By Jim Stafford
Copyright © 2014, The Oklahoma Publishing Company
As a child growing up in Southern California, Rob Perry displayed such a remarkable ability to repair whatever broke that a mantra emerged whenever something went wrong around the house: “Go get Rob.”
“From a young age, I realized I had a talent for looking at things differently,” said Perry, 35, a medical doctor who lives in Oklahoma City.
Perry grew up in a home with years of deferred maintenance. When professional repairmen were called to the house, most often they only offered to replace what was broken rather than to attempt to repair.
“So, I was often asked to take on the challenge of fixing things,” he said.
“I believe the art of repair has been lost. And only through the art of repair have I been able to see needs that others often overlook. I have found the most simple solutions only reveal themselves once the true problem has been identified.”
He credits his mother, a Perry, OK, native who is both a CPA and an attorney, for recognizing and nurturing his inventive nature.
“She’s an idea person,” he said. “She would dream it and challenge me to find a way to do it.”
Among the repair jobs that the young Perry successfully tackled were a broken sprinkler system, an intercom that went bad and a home alarm system that a professional repair team told his mother would cost $1,200 to repair.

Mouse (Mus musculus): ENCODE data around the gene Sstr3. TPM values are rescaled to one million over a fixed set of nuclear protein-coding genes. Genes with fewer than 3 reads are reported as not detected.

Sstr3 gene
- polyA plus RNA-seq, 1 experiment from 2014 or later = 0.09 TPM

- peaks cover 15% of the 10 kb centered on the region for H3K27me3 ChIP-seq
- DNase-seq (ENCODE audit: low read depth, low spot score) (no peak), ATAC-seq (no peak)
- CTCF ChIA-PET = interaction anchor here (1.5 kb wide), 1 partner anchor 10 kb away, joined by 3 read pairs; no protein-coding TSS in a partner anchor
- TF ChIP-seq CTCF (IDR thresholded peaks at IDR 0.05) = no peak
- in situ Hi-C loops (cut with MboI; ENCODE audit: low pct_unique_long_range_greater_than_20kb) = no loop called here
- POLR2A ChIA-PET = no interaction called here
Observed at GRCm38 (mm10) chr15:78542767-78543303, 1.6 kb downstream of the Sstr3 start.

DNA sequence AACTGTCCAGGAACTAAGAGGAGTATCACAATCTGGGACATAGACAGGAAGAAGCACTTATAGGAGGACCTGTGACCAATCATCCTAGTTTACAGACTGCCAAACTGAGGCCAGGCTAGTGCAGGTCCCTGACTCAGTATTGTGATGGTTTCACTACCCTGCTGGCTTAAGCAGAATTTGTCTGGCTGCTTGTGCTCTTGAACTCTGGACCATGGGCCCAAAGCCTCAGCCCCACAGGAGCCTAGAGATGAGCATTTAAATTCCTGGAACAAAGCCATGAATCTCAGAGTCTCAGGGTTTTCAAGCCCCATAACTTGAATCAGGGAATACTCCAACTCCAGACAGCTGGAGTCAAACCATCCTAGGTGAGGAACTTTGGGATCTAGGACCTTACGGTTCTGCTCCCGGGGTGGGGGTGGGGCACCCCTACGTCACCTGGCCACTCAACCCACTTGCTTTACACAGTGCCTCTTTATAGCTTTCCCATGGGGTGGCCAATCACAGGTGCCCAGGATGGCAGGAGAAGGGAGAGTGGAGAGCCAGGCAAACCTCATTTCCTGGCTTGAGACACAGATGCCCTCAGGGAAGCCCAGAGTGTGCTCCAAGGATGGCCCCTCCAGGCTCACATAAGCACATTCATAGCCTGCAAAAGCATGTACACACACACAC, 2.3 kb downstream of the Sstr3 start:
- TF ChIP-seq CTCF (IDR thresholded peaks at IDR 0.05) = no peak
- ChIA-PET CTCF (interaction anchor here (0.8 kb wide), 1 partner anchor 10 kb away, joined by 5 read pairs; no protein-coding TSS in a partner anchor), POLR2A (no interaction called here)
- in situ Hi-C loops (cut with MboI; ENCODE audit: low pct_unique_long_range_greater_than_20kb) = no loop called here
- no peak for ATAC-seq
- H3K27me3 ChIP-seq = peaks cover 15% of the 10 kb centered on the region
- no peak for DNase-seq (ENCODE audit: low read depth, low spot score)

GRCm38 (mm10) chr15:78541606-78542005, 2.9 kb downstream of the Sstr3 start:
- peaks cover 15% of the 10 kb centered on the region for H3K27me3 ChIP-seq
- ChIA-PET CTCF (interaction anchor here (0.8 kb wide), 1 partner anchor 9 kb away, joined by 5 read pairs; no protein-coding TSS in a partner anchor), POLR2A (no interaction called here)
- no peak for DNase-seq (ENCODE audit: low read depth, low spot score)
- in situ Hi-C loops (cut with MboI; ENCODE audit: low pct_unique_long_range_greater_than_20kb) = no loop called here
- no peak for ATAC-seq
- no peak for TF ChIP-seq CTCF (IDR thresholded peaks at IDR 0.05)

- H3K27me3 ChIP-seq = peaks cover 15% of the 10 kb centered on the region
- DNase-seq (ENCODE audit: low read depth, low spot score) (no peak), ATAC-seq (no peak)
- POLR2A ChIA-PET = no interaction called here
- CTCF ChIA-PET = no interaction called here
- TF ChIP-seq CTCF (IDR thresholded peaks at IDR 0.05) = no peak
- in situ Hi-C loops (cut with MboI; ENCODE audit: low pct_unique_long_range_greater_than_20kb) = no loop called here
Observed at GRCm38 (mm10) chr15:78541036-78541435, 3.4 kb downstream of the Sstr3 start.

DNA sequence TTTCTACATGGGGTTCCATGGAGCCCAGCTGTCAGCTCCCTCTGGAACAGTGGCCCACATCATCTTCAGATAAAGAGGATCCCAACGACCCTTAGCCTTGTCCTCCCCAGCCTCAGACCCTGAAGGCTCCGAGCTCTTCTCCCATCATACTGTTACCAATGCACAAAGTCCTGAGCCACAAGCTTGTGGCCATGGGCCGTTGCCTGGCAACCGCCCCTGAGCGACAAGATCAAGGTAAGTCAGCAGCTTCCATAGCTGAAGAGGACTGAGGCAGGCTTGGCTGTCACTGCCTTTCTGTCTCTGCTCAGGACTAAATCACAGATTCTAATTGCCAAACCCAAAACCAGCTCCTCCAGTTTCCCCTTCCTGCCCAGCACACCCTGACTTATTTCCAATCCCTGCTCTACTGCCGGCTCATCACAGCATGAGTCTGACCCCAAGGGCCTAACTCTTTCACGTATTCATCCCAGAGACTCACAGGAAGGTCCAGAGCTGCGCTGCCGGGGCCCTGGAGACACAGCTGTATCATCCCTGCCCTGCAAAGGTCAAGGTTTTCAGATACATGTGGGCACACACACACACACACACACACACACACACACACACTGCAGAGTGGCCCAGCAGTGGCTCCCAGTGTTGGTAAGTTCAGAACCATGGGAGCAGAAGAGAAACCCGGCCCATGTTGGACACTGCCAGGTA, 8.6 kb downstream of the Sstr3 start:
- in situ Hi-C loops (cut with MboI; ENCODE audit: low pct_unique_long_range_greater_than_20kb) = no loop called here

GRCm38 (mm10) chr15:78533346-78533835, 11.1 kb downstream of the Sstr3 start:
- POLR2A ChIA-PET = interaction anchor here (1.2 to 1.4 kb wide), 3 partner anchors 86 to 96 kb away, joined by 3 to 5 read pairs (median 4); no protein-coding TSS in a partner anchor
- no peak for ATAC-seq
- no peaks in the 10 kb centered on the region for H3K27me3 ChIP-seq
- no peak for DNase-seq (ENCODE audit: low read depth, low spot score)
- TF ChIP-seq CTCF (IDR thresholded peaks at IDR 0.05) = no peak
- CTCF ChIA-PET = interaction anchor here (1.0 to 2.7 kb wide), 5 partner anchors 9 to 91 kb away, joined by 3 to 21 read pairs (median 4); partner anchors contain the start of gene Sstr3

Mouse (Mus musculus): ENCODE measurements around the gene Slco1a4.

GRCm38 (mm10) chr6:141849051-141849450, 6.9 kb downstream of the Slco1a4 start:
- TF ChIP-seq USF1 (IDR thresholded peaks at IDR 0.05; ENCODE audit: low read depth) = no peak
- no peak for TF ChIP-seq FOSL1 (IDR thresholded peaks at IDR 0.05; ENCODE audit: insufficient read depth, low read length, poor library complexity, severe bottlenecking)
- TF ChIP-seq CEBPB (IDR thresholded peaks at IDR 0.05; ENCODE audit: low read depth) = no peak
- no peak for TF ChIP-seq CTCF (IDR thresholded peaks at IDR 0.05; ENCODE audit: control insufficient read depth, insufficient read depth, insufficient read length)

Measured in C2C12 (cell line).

After graduating high school, Perry headed east at age 17 to Oklahoma State University, where he earned an undergraduate degree in economics before earning his M.D. at the University of Oklahoma College of Medicine.
Today, Perry is an emergency room physician at Stillwater Medical Center. Married with a 7-month old daughter, he spends his time away from the ER figuring out how to improve patient care through a series of medical devices he has invented.
Although he refuses to call himself an “inventor,” Perry’s career as one took off while he was still in medical school and began doing rotations in local hospitals.
“I realized there were a lot of things that just didn’t seem right to me and didn’t quite work as well as they should,” he said. “I don’t look at it as inventing at all. I look at it as solving problems.”
Perry put his residency on hold to pursue several ideas for new and improved medical devices. He has filed for a dozen patents and has another 20 ideas in the pipeline.
EZ Vein OK’d by FDA
One device is called the EZ Vein, which was designed to help medical professionals more easily insert an intravenous catheter in patients.
The device uses an inflation cuff that goes over the arm to direct blood to a vein near the skin’s surface, thereby making it more accessible to a needle.
It will work even without a pulse.
Approved by the FDA in just 17 days with the help of Paladin Medical, Perry envisions the EZ Vein being widely used by emergency medical technicians, hospitals and even blood collection agencies.
There’s an ambitious bottom line to all this innovation.
“My goal is to help 100 million people directly or indirectly in my career,” Perry said. “I’m only going to see a few thousand people directly, but if I can make a device others use to treat patients, I will more than achieve my goal.”